This function is called for both captured errors and messages before all other callbacks. Note that the SDK might perform other actions after calling this function. Use beforeSend for notifications on events instead.

{
  shouldSend: function (data) {
    return Math.random() > 0.5;
  }
}
beforeSend

A callback function that allows mutation of the event payload right before being sent to Sentry.

This function is called after shouldSend and immediately precedes the actual event submission. You must return valid event payload from this callback. If you wish to cancel event submission instead, use shouldSend.

{
  beforeSend: function (data) {
    // add a user context
    data.user = {
      id: 1337,
      name: 'janedoe',
      email: 'janedoe@example.com'
    };
    return data;
  }
}
afterSend

A callback invoked after the event has been submitted. The second parameter contains a status that indicates whether submission was successful.

{
  afterSend: function (data, status) {
    // status can be one of:
    //  - "unknown": The status could not be determined
    //  - "skipped": The event was skipped due to configuration or callbacks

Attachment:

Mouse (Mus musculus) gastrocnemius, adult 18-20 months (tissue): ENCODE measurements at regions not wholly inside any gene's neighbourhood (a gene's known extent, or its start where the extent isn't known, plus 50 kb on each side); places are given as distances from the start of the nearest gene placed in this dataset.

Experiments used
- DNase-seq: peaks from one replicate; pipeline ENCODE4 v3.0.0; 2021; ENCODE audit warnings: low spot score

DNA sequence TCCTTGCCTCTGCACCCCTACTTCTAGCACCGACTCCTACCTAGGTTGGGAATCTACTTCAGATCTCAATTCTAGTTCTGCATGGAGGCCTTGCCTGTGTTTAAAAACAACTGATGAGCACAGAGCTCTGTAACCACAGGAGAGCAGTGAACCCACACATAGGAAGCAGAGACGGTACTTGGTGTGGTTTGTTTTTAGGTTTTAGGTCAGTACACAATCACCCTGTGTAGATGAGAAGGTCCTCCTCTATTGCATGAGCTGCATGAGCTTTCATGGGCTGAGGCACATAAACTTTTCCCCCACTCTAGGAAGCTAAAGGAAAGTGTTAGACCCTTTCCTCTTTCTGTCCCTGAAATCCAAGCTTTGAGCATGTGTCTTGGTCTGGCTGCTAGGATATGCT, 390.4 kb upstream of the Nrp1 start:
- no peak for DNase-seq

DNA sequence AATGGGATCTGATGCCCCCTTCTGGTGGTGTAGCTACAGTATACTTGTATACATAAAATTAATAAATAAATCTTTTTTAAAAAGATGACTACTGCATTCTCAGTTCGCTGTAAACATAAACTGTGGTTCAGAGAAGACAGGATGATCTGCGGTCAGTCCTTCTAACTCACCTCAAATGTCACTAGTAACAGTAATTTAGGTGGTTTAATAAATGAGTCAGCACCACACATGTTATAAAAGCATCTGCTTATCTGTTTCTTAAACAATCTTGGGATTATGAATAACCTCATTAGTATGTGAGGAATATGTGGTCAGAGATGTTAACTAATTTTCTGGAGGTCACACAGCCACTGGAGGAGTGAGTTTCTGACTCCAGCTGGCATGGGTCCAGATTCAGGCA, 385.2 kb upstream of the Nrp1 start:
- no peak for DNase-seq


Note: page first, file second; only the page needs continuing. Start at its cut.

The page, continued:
//  - "success": The event was sent to Sentry successfully
    //  - "rate_limit": The client is currently rate limited and will try again later
    //  - "invalid": The event could not be processed
    //  - "failed": A server-side error ocurred during submission
  }
}
shouldAddBreadcrumb

A callback allowing to skip breadcrumbs.

This function is called for both manual and automatic breadcrumbs before all other callbacks. Note that the SDK might perform other actions after calling this function. Use beforeBreadcrumb for notifications on breadcrumbs instead.

{
  shouldAddBreadcrumb: function (data) {
    return Math.random() > 0.5;
  }
}
beforeBreadcrumb

A callback function that allows mutation of the breadcrumb before adding it.

This function is called after shouldAddBreadcrumb. You must return valid breadcrumb from this callback. If you wish to omit this breadcrumb instead, use shouldAddBreadcrumb.

{
  beforeBreadcrumb: function (data) {
    data.level = "fatal";
    return data;
  }
}
afterBreadcrumb

A callback invoked after a breadcrumb has been added.

{
  afterBreadcrumb: function (data) {
    // ...
  }
}